Many years ago, Nicky and I participated in a conference in a beautiful monastery in Lower Austria. It was an interdisciplinary gathering, including faith leaders, scientists and writers, who shared deeply thoughtful discussions.
On the programme was also a short reflection: ‘Brother David leads us all in singing.’ What was he going to do with two hundred people of various persuasions? Would this be awkward, I wondered nervously? He got up on the stage, a smiling, wizen man of almost eighty, and with irresistible charm led the entire auditorium in singing ‘Viva, viva la musica.’ It was as moving as it was simple. That music still lives inside me.
One memory brings another. I was digging in the synagogue garden one Thursday some years back, when members of the community started to walk by in twos and threes with a degree of enthusiasm which suggested that they were probably not about to attend a religious service.
Cars began to arrive. Slowly, doors opened, and passengers were helped to get out. Some had Zimmer frames, others needed wheelchairs. There was my friend David Jackson, poet, scholar, lover of the Psalms, very frail now, whom it had been impossible to persuade to leave his rooms for many months. Then came a whole year group of six- or seven- year-olds from Akiva School round the corner.
They were all attending Intermezzo’s lunchtime concerts, the brainwave and joyous hard work of a team of five whose aim was to bring together gifted musicians, many young and still studying, with an audience of everyone and anyone, people from local care homes, and lots of children. The first concert took place in October 2013; the 70th will be next week. Lockdown didn’t stop the music; it merely put it online, where I expect, it was more appreciated than ever, a joy which will be superseded only when we can come together in person once again. Thank you, Intermezzo team!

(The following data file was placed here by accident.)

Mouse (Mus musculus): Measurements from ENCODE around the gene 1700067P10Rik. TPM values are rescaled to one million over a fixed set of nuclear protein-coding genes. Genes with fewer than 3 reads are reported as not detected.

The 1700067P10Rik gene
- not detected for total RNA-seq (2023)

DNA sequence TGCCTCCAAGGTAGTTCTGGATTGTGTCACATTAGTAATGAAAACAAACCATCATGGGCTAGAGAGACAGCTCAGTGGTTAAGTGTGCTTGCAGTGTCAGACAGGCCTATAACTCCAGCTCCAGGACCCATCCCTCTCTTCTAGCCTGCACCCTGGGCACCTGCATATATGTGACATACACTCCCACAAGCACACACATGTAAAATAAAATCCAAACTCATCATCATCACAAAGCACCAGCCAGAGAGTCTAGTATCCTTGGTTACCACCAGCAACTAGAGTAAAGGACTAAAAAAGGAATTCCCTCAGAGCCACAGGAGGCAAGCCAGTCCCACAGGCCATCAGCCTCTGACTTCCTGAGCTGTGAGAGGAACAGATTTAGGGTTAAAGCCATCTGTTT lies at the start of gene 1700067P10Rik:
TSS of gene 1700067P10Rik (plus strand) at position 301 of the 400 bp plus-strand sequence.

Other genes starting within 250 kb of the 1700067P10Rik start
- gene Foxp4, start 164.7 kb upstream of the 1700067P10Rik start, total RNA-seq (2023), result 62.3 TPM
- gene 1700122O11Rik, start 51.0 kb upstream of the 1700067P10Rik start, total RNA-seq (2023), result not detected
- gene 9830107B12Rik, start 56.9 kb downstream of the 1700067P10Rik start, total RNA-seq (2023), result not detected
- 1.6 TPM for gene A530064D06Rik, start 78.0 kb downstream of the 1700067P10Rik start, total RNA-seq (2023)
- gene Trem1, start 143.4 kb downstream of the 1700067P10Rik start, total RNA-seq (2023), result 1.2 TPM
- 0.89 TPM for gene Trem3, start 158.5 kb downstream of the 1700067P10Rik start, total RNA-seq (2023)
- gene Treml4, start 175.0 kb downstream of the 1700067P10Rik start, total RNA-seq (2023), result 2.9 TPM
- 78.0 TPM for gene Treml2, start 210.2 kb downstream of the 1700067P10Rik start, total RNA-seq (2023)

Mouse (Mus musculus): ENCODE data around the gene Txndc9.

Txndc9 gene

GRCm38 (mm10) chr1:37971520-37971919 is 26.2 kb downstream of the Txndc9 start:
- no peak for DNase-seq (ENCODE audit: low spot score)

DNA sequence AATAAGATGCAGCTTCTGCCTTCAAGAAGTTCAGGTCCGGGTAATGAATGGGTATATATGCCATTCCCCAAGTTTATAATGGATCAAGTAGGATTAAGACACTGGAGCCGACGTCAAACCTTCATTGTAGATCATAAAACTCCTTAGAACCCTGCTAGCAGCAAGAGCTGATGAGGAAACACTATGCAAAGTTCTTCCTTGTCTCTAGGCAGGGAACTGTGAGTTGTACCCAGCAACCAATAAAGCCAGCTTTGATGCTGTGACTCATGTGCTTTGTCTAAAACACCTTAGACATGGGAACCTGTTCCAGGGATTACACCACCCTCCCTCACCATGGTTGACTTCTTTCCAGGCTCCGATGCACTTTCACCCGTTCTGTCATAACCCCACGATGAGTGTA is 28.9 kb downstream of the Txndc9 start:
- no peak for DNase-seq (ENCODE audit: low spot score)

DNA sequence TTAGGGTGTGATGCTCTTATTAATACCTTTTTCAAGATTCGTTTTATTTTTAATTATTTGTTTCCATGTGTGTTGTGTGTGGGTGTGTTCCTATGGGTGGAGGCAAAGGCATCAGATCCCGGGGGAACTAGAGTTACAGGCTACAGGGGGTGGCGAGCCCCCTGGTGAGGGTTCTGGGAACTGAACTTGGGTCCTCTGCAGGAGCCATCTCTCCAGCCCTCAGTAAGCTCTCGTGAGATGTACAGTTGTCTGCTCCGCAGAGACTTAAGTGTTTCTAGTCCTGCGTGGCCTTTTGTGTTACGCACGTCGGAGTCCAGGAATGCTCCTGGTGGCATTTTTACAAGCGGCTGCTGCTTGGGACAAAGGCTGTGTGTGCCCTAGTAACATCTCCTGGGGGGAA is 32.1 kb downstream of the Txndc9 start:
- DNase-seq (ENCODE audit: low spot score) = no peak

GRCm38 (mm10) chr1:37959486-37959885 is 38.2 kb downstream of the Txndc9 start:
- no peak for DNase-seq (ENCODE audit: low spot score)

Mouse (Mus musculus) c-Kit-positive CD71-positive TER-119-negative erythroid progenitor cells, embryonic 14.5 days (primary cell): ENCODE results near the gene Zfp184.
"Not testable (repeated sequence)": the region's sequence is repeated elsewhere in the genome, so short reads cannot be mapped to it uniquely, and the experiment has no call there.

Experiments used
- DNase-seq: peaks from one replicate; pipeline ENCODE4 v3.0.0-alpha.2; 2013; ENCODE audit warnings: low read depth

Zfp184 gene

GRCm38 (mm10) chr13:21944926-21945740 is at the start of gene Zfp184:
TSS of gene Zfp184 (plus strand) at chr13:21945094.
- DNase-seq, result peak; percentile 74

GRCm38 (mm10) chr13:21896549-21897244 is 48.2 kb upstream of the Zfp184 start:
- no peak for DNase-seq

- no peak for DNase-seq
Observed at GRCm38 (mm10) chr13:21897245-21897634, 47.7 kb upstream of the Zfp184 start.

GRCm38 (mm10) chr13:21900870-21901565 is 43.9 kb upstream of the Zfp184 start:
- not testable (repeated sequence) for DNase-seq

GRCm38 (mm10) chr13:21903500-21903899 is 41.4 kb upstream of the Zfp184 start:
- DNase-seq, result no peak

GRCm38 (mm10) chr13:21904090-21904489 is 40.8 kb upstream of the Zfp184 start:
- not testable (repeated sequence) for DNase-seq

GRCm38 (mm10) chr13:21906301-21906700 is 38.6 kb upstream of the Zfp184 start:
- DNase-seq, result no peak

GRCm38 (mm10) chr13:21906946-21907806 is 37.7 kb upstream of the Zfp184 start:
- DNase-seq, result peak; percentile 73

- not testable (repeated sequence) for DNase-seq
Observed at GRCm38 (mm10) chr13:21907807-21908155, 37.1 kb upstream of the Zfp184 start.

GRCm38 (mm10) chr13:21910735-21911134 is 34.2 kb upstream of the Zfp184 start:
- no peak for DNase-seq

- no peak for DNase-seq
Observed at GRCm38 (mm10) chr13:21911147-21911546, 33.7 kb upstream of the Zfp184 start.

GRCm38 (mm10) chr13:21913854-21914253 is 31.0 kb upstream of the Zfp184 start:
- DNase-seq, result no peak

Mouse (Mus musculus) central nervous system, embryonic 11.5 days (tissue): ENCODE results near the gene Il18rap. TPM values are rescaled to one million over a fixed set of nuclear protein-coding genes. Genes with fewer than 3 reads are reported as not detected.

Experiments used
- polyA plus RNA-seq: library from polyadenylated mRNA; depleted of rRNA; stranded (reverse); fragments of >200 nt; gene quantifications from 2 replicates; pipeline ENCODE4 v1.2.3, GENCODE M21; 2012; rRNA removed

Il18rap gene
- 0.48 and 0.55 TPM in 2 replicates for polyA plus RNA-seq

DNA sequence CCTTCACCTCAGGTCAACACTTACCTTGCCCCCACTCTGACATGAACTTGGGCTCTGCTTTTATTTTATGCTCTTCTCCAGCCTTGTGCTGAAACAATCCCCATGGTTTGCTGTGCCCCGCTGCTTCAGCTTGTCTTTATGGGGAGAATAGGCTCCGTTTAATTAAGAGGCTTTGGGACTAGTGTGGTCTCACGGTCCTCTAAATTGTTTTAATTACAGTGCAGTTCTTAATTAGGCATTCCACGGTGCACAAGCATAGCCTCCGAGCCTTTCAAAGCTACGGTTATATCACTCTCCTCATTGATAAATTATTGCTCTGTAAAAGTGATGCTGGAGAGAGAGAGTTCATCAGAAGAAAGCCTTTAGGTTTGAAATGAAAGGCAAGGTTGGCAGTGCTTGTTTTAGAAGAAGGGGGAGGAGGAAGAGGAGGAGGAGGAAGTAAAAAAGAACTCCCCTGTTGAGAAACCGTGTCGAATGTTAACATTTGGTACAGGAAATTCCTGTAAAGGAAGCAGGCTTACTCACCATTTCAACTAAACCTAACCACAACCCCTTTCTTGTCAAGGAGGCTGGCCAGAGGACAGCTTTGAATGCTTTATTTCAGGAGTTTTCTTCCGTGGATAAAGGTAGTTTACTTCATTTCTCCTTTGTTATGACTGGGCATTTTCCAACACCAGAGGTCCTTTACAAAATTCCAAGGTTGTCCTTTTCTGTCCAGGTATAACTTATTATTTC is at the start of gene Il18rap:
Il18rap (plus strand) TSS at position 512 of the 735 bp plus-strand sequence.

There is wonder in the creation of music. My cousin’s husband is a maker and repairer of violins; he studied the art in Italy and now has his workshop in Jerusalem. I’ve visited several times: everywhere are instruments carefully stood up or rested on their sides. There are many kinds of wood, boxes of tools, all carefully labelled, vices and glues. It’s a world of spirits; I can imagine the violas and cellos rising at night like King David in the legend, to make music until dawn.
The Bible relates how Elisha was summoned to prophesy. He called for musicians and ‘when the player played, the spirit of God came upon him.’ The mystics read the words slightly differently: when ‘the player becomes the music,’ when we become lost in the melody, that’s when God is with us.
We don’t live in one reality only, intractable as the daily grind of society with its inequality, injustice and frequent cruelties is. We live, too, perpetually on the edge of wonder, a fourth (or is it fifth?) dimension, a plenitude of beauty, to which the entrance may be a line from a poem, a garden, the night sky, music, a friend’s words, or simply silent stillness. When we enter, we are embraced by something no lockdown can close off, no evil can destroy. We are inside holy space and it knows no barriers.
We read tomorrow in the Torah that ‘Moses gathered the whole community together to make the mishkan, a dwelling place for God’s presence. It’s also the other way round; when a dwelling place is made for the spirit, through music, through anything of deep beauty, it gathers us all together.